A case of bombs and identity theft?
By Jeffrey Fleishman
Yemen bomb suspect is released, lawyer says
ANA, Yemen (MCT) Yemen authorities on Sunday released a 23-year-old engineering student who had been arrested a day earlier for her alleged connection to al-Qaida and the foiled plot to mail packages of concealed explosives into the U.S., according to her lawyer.
Samawi's lawyer, Abdulraham Barman, said he was told by Samawi's father Sunday evening that she was no longer in custody. Barman did not elaborate.
The official added that the woman who did drop off the package "used a passport and an ID that had the full name of
Hours before the young woman's release, her classmates at Sana University College of Engineering protested against the treatment she received from police in her neighborhood in north Sana, the
In a country woven with deception and conspiracy, the president's involvement in the case suggested the increasing pressure Saleh faces inside and outside of
"I think it's an orchestration to draw more attention to
Others viewed the president's quick action as a pointed message to
While pundits and columnists parsed the global politics of terrorism, Yemeni investigators hunted for suspects and details in a plot that spanned several countries. Security forces were trying to determine how two packages containing explosives and bound for Jewish centers in
Al-Qaida has not claimed responsibility for the plot, but intelligence officials say it bears the earmarks of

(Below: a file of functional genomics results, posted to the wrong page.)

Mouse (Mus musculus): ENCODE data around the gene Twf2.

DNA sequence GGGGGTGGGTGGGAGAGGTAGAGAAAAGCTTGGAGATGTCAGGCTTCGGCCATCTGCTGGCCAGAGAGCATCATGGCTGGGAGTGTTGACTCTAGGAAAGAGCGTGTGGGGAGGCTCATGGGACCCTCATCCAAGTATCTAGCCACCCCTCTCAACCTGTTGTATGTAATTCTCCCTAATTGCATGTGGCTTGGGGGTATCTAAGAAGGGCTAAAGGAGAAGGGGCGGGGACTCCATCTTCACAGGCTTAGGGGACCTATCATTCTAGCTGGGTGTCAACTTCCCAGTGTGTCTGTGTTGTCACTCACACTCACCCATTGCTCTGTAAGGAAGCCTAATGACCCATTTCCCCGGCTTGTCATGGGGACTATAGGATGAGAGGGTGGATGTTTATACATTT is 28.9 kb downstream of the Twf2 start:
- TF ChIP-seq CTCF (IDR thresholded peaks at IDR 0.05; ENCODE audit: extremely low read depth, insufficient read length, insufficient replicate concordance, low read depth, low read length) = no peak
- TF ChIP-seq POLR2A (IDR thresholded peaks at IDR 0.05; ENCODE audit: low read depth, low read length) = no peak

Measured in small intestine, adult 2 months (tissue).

Few on the Sana University campus believed that Samawi, a liberal thinker and the daughter of a water engineer, was connected to a terrorist network, even though a copy of her identification card also appeared on shipping papers. Her female classmates, most of whom wore veils covering their faces, described Samawi as an apolitical conscientious computer engineering student awaiting graduation in July.
"Hanan wouldn't do anything like this," said a student who gave only her first name, Sumiya. "She's only interested in computer engineering. She's one of our best students, a normal girl. She listens to Western music. She likes Yanni."
There is growing frustration among Yemenis with
News clips tend to stay the same. Soldiers and heavy artillery move into mountainous regions, airstrikes rattle ravines and al-Qaida fighters slip away, disappearing into tribal lands and safe houses. Increased cooperation between the U.S. and
"Right now there's no indication whatsoever that al-Qaida is losing ground," Iryani said. "As tanks roll into an area, new buds of terrorists bloom. We've been going about it completely wrong."
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